Experience of the business
Time management
Sales
Demographic analysis:
Large Companies (34%) were less likely than Small (47%) and Medium (42%) Companies to select statistics, math
or other quantitative skills as an important skill.
Large Companies (27%) value industry experience more than Small and Medium Companies (both 19%).
Negotiation was twice as important in Small Companies (12%) than Large Companies (only 6%).
Respondents from the Telecommunications and Business Services industries mentioned tool training more often
than other industries (39% and 36%, respectively).
Data scientists thought statistics, math or quantitative skills (74%) were their most important skills.
Business analysts thought that database or query language skills (39%) and critical thinking/questioning (38%) were
their most important skills.
Executives/Managers thought critical thinking (52%) was the most important skill.
IT thought statistics, math or quantitative skills (50%) as well as analytic tool training (50%) were their most
important skills.
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How did you spend your time over the past year? Indicate the percentage of time you
dedicated to the activities below. Your answers should add up to 100% and account for
100% of your time over the past year.
427 Survey Responses
Demographic analysis:
Respondents from the Telecommunications, Financial Services, and Software & Internet industries spent more
time gathering requirements than any other task.
Respondents from the Business Services industry spend more of their time presenting results (16%). Respondents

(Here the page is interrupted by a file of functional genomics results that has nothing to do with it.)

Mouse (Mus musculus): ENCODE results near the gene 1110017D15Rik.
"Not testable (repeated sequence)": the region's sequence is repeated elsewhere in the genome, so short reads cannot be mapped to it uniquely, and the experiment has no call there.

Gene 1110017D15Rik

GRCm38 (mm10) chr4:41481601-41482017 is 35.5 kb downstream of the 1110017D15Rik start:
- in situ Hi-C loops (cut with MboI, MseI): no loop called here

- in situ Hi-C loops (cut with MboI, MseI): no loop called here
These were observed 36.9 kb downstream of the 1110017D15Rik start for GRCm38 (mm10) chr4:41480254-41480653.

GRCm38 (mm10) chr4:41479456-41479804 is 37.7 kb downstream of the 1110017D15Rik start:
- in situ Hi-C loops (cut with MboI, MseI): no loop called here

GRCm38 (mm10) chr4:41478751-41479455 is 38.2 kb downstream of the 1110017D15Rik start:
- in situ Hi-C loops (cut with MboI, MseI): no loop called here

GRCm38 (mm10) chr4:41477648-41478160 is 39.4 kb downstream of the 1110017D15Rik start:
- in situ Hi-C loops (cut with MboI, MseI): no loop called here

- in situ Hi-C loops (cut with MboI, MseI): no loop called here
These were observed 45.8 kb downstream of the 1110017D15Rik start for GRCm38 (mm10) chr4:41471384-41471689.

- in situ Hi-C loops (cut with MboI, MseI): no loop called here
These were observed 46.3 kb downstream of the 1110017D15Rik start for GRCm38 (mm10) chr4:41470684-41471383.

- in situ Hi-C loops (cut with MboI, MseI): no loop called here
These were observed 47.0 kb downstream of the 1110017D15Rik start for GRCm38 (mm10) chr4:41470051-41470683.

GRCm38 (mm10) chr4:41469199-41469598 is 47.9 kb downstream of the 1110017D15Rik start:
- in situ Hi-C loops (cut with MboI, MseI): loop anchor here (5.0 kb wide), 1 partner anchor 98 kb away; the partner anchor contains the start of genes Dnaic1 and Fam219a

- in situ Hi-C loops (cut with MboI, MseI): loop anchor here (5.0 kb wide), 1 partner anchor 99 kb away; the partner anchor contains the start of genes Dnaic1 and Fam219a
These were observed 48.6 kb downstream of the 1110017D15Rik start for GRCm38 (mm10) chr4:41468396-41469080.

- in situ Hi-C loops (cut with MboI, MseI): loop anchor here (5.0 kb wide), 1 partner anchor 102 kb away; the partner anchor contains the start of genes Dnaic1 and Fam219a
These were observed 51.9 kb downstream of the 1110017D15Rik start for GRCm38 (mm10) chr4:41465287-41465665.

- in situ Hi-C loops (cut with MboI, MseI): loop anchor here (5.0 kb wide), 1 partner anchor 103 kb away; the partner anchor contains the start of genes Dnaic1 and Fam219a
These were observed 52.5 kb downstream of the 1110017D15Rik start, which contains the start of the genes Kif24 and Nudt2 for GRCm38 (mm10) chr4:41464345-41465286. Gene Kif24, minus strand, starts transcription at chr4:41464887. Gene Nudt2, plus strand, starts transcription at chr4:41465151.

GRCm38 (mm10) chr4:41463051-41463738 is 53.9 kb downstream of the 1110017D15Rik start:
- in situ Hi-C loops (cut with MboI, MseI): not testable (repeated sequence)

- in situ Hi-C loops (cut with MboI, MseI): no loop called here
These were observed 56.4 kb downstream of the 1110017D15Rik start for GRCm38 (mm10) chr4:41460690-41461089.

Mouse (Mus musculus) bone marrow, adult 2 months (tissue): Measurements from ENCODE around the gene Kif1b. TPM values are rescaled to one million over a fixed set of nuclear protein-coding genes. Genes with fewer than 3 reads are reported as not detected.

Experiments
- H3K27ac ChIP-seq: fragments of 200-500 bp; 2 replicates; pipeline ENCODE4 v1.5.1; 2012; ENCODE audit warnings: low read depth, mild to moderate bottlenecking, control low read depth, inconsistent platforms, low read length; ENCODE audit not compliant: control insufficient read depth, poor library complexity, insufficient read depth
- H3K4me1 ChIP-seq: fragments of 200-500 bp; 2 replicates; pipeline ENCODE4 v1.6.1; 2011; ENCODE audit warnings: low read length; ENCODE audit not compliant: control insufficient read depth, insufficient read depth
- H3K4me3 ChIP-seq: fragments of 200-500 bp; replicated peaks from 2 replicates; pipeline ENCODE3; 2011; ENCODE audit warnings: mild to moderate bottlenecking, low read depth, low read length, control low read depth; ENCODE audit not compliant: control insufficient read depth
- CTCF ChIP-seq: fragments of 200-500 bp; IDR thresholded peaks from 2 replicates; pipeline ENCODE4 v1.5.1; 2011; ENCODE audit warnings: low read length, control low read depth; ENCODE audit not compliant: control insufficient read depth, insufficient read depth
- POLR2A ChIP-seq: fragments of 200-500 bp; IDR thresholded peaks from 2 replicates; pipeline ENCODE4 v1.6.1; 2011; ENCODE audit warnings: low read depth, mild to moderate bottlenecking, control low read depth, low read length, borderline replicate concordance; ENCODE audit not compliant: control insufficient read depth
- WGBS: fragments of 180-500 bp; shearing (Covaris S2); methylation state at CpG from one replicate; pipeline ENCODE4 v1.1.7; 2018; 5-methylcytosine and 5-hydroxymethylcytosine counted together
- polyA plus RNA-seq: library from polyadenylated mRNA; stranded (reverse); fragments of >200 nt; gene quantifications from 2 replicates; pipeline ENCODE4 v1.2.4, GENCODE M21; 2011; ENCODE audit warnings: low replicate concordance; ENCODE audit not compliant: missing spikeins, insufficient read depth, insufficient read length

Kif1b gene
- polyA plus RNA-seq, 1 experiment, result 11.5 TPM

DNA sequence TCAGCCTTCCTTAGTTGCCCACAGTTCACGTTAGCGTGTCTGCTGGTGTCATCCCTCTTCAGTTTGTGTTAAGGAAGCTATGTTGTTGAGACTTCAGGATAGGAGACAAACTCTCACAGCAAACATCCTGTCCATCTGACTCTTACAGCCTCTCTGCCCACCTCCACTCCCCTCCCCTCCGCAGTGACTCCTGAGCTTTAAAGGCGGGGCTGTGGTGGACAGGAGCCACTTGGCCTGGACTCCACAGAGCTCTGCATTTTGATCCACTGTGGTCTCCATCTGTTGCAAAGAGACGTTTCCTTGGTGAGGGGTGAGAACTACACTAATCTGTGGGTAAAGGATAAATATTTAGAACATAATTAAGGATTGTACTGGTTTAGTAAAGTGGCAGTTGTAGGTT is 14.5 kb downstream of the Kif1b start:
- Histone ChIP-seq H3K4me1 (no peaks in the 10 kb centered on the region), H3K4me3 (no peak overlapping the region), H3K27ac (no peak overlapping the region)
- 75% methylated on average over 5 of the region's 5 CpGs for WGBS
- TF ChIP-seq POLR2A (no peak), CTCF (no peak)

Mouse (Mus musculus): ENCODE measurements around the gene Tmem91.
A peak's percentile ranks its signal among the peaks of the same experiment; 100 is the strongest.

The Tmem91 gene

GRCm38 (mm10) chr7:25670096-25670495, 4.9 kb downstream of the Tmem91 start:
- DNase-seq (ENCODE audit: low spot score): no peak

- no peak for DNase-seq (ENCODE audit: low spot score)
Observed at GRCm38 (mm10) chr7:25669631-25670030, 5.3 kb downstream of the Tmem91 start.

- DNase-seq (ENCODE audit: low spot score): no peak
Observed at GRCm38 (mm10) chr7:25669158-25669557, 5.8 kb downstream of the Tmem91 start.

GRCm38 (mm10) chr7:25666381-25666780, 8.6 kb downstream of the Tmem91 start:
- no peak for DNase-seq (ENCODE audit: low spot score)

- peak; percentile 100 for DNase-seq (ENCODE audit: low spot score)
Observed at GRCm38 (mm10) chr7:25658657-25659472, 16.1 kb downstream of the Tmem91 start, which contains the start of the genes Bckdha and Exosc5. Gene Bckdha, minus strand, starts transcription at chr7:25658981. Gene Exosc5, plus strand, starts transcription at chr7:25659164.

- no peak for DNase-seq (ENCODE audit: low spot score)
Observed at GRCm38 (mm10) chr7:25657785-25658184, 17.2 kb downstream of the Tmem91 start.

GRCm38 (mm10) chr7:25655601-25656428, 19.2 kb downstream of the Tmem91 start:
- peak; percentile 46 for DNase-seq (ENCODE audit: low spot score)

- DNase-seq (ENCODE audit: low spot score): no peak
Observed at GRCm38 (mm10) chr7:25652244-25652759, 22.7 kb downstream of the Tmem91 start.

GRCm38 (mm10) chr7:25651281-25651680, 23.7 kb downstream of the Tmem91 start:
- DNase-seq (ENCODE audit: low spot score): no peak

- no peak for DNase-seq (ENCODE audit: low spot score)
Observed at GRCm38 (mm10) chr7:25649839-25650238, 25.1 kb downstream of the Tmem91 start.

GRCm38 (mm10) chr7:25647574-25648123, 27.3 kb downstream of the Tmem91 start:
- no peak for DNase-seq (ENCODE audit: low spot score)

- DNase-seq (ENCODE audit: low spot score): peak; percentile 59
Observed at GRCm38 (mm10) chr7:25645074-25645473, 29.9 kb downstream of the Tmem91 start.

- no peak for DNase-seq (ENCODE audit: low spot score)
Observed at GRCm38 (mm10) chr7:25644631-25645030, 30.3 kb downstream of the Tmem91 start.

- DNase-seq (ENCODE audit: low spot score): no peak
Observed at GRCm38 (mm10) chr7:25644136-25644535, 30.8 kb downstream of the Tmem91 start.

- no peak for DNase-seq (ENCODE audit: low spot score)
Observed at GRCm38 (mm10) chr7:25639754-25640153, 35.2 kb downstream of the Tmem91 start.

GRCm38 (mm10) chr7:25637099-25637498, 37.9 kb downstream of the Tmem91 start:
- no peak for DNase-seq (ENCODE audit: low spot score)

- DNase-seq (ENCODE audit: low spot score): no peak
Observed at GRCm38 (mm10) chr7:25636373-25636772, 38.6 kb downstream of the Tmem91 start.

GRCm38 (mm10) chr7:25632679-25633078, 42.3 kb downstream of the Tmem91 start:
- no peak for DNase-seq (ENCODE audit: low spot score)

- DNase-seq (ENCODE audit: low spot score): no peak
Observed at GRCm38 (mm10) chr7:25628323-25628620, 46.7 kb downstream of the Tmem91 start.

from the Healthcare industry also spend a significant amount of time presenting results (14%).
Business analysts spend the highest percentage of their time on requirements gathering and data analysis (17%).
Data scientists spend most of their time on data analysis/mining (19%), data modeling (14%), and data
transformations and integration (14%). They spend much less time on requirements gathering than Business
Analysts, Executives/Managers, and IT.
As expected, Executives/Managers spend most of their time on planning/strategy meetings, requirements
gathering, and data analysis.
Data analysis/mining
Requirements gathering
Preparing or presenting results/reports
14.1%
13.4%
10.5%
9.1%
8.3%
Training others to use results/reports
7.4%
7.1%
6.5%
4.8%
4.3%
4.0%
3.0%
2.2%
5.2%
Planning/strategy meetings with others
Filtering and organizing data
Administrative activities
Data modeling
Data transformation and integration
Making business decisions based on
analytic insights
Infrastructure design and implementation
Testing and tuning processes
Other (analysis related)
Other (not analysis related)
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Related to data access, what do you believe hurts or prevents your access to data?
(Check all that apply)
427 Survey Responses
Other includes:
Business Analyst does not have access to DataWarehouse for mining
Lack of integration
Operational data systems not designed to retrieve/report/analyze information
Poor data quality
Lack of understanding the data
No problems
Demographic analysis:
By company size
Data governance policies by IT was more often mentioned as a factor in Large (44%) and Medium (40%)
Companies than Small Companies (30%).
Inadequate self-service tools/report was more often mentioned as a factor in Large (42%) and Medium (44%)
Companies than Small Companies (28%).
Lack of skills/knowledge was more often mentioned as a factor in Large (32%) and Medium (32%) Companies
than Small Companies (24%).
Lack of APIs was more often mentioned as a factor in Large (31%) Companies than in Medium (22%) and Small
Companies (19%).
By industry
Respondents from the Business Services and Software & Internet industries report that incompatible formats/
lack of data model (42%) is the factor that most hinders data access.
Respondents from the Healthcare industry report that inadequate self-service tools/reports is the factor that
most hinders data access.
Respondents from the Financial Services and Telecom industries report that data governance policies by IT are
the things that most hinder data access.
By population group
Business Analysts (45%) and Data Scientists (47%) said data governance is the major issue.